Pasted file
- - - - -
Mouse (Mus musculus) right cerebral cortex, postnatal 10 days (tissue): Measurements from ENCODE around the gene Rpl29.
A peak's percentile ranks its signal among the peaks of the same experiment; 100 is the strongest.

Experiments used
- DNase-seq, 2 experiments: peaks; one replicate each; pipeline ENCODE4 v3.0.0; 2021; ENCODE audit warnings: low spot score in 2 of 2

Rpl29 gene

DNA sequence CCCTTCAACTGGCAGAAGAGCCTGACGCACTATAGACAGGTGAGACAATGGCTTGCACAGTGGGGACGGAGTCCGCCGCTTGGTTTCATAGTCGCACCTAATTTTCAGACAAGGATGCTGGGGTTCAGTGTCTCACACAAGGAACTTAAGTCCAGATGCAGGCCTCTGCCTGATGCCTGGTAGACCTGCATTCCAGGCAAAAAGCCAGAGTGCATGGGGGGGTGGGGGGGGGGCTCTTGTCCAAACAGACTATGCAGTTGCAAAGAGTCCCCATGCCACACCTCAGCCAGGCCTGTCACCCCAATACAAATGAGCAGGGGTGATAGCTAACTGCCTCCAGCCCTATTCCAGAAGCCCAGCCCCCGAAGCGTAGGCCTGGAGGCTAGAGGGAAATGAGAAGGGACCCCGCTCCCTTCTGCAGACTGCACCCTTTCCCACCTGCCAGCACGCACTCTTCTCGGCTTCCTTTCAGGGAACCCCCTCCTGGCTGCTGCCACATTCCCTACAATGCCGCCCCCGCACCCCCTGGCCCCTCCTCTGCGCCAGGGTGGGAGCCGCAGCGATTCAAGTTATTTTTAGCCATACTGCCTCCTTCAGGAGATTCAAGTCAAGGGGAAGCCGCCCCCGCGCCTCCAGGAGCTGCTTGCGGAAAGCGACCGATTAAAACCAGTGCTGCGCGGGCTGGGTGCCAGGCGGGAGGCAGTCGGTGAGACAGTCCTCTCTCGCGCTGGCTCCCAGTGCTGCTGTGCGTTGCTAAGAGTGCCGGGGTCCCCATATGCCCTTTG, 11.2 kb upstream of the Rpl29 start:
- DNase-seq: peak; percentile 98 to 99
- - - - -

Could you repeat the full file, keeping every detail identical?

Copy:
Mouse (Mus musculus) right cerebral cortex, postnatal 10 days (tissue): Measurements from ENCODE around the gene Rpl29.
A peak's percentile ranks its signal among the peaks of the same experiment; 100 is the strongest.

Experiments used
- DNase-seq, 2 experiments: peaks; one replicate each; pipeline ENCODE4 v3.0.0; 2021; ENCODE audit warnings: low spot score in 2 of 2

Rpl29 gene

DNA sequence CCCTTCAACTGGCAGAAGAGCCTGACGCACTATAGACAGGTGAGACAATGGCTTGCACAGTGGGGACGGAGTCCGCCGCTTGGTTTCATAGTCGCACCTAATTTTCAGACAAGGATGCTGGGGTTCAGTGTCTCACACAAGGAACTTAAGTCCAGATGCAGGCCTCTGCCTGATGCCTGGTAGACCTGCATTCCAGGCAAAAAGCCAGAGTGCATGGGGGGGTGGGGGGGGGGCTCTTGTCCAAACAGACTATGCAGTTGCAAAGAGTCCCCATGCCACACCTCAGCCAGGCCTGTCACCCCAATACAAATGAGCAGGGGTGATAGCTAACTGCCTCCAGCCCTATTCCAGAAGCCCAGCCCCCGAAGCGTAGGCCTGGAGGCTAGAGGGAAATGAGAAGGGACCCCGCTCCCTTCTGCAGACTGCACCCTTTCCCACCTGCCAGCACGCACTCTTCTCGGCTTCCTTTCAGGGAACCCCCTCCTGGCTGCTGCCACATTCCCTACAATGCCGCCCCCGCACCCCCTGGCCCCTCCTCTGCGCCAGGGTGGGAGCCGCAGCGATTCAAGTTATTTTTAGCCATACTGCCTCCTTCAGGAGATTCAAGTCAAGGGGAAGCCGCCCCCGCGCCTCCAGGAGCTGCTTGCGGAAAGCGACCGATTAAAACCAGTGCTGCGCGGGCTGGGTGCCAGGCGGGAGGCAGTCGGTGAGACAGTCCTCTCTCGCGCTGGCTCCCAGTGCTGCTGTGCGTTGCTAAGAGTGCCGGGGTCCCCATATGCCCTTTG, 11.2 kb upstream of the Rpl29 start:
- DNase-seq: peak; percentile 98 to 99